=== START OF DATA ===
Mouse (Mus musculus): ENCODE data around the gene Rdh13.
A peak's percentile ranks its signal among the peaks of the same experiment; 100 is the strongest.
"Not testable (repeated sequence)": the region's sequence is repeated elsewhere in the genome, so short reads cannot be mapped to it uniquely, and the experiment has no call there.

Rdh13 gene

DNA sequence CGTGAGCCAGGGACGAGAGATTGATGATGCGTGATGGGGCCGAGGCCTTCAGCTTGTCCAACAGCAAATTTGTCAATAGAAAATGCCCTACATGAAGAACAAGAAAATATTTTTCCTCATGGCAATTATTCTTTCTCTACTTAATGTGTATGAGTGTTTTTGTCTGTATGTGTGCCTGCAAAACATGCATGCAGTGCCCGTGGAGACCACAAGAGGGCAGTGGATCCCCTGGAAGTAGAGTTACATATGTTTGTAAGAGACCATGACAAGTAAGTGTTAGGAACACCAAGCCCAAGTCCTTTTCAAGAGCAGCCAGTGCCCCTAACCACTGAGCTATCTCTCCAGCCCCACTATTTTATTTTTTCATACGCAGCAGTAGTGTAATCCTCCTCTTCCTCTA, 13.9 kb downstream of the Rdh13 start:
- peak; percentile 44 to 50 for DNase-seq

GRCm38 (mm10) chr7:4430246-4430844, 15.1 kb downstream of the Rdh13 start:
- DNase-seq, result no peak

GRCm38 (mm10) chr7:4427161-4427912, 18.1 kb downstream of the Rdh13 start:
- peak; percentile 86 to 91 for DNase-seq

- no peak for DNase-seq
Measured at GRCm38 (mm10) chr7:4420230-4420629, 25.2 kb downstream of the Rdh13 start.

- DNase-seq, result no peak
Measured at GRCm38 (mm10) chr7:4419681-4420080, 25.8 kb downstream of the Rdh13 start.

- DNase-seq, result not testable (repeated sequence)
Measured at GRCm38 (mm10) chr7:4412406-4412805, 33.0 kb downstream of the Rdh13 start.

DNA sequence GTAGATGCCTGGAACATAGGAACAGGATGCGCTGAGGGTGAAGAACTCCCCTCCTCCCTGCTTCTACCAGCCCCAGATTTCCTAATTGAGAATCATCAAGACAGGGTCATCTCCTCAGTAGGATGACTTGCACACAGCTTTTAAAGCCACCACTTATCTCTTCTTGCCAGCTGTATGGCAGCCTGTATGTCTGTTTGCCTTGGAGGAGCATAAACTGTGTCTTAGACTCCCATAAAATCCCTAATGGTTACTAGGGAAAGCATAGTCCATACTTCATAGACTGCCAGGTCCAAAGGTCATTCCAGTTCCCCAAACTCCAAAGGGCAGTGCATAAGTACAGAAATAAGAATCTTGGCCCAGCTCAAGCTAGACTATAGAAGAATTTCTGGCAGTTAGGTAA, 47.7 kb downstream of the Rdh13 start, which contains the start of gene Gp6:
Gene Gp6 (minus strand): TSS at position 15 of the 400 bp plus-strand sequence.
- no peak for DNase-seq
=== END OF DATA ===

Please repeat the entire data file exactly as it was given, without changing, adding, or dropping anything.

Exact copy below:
Mouse (Mus musculus): ENCODE data around the gene Rdh13.
A peak's percentile ranks its signal among the peaks of the same experiment; 100 is the strongest.
"Not testable (repeated sequence)": the region's sequence is repeated elsewhere in the genome, so short reads cannot be mapped to it uniquely, and the experiment has no call there.

Rdh13 gene

DNA sequence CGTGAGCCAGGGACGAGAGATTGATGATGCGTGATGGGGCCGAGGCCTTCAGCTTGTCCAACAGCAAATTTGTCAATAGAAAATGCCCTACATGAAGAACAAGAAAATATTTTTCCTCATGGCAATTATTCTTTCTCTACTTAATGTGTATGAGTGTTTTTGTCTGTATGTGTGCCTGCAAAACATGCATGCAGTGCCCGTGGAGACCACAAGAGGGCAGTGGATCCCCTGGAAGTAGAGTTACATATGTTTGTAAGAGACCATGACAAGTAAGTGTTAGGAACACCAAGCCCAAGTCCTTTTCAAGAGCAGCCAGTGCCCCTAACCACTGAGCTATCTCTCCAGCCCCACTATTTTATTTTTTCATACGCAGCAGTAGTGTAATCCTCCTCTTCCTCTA, 13.9 kb downstream of the Rdh13 start:
- peak; percentile 44 to 50 for DNase-seq

GRCm38 (mm10) chr7:4430246-4430844, 15.1 kb downstream of the Rdh13 start:
- DNase-seq, result no peak

GRCm38 (mm10) chr7:4427161-4427912, 18.1 kb downstream of the Rdh13 start:
- peak; percentile 86 to 91 for DNase-seq

- no peak for DNase-seq
Measured at GRCm38 (mm10) chr7:4420230-4420629, 25.2 kb downstream of the Rdh13 start.

- DNase-seq, result no peak
Measured at GRCm38 (mm10) chr7:4419681-4420080, 25.8 kb downstream of the Rdh13 start.

- DNase-seq, result not testable (repeated sequence)
Measured at GRCm38 (mm10) chr7:4412406-4412805, 33.0 kb downstream of the Rdh13 start.

DNA sequence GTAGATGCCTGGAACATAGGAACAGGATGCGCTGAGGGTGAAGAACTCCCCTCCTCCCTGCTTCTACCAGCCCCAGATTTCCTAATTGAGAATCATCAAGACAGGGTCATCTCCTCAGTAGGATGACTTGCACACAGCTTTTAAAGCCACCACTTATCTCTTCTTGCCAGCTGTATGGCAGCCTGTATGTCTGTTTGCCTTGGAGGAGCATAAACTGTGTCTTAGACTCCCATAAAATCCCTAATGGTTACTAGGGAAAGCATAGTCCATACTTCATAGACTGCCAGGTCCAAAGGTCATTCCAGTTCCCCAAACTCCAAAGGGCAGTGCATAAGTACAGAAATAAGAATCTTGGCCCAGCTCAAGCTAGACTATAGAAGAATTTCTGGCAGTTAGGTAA, 47.7 kb downstream of the Rdh13 start, which contains the start of gene Gp6:
Gene Gp6 (minus strand): TSS at position 15 of the 400 bp plus-strand sequence.
- no peak for DNase-seq